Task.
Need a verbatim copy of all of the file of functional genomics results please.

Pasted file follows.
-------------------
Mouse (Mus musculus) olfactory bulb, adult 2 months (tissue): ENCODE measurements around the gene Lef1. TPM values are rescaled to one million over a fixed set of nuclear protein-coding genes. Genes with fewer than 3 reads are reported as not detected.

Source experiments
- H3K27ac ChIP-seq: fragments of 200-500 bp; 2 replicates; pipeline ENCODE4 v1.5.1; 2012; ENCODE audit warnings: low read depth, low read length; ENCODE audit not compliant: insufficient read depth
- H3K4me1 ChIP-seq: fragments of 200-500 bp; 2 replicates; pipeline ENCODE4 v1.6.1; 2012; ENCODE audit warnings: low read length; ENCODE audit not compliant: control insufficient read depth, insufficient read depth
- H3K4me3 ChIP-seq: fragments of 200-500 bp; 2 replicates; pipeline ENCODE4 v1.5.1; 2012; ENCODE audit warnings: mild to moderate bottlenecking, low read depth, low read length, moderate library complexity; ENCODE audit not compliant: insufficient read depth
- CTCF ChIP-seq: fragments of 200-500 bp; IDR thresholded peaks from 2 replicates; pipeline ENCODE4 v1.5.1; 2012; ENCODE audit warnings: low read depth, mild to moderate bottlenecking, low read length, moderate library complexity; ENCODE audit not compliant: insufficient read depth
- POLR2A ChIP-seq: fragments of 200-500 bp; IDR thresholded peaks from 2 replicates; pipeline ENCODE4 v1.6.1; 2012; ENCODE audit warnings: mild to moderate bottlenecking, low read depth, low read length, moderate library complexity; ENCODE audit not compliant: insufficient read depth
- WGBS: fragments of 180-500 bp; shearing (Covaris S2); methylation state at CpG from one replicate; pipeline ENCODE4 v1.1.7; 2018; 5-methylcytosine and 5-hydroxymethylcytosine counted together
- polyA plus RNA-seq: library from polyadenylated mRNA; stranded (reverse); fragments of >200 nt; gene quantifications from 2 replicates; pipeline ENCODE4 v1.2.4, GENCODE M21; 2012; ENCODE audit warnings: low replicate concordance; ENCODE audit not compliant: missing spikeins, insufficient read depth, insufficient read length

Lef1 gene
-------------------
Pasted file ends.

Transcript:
Mouse (Mus musculus) olfactory bulb, adult 2 months (tissue): ENCODE measurements around the gene Lef1. TPM values are rescaled to one million over a fixed set of nuclear protein-coding genes. Genes with fewer than 3 reads are reported as not detected.

Source experiments
- H3K27ac ChIP-seq: fragments of 200-500 bp; 2 replicates; pipeline ENCODE4 v1.5.1; 2012; ENCODE audit warnings: low read depth, low read length; ENCODE audit not compliant: insufficient read depth
- H3K4me1 ChIP-seq: fragments of 200-500 bp; 2 replicates; pipeline ENCODE4 v1.6.1; 2012; ENCODE audit warnings: low read length; ENCODE audit not compliant: control insufficient read depth, insufficient read depth
- H3K4me3 ChIP-seq: fragments of 200-500 bp; 2 replicates; pipeline ENCODE4 v1.5.1; 2012; ENCODE audit warnings: mild to moderate bottlenecking, low read depth, low read length, moderate library complexity; ENCODE audit not compliant: insufficient read depth
- CTCF ChIP-seq: fragments of 200-500 bp; IDR thresholded peaks from 2 replicates; pipeline ENCODE4 v1.5.1; 2012; ENCODE audit warnings: low read depth, mild to moderate bottlenecking, low read length, moderate library complexity; ENCODE audit not compliant: insufficient read depth
- POLR2A ChIP-seq: fragments of 200-500 bp; IDR thresholded peaks from 2 replicates; pipeline ENCODE4 v1.6.1; 2012; ENCODE audit warnings: mild to moderate bottlenecking, low read depth, low read length, moderate library complexity; ENCODE audit not compliant: insufficient read depth
- WGBS: fragments of 180-500 bp; shearing (Covaris S2); methylation state at CpG from one replicate; pipeline ENCODE4 v1.1.7; 2018; 5-methylcytosine and 5-hydroxymethylcytosine counted together
- polyA plus RNA-seq: library from polyadenylated mRNA; stranded (reverse); fragments of >200 nt; gene quantifications from 2 replicates; pipeline ENCODE4 v1.2.4, GENCODE M21; 2012; ENCODE audit warnings: low replicate concordance; ENCODE audit not compliant: missing spikeins, insufficient read depth, insufficient read length

Lef1 gene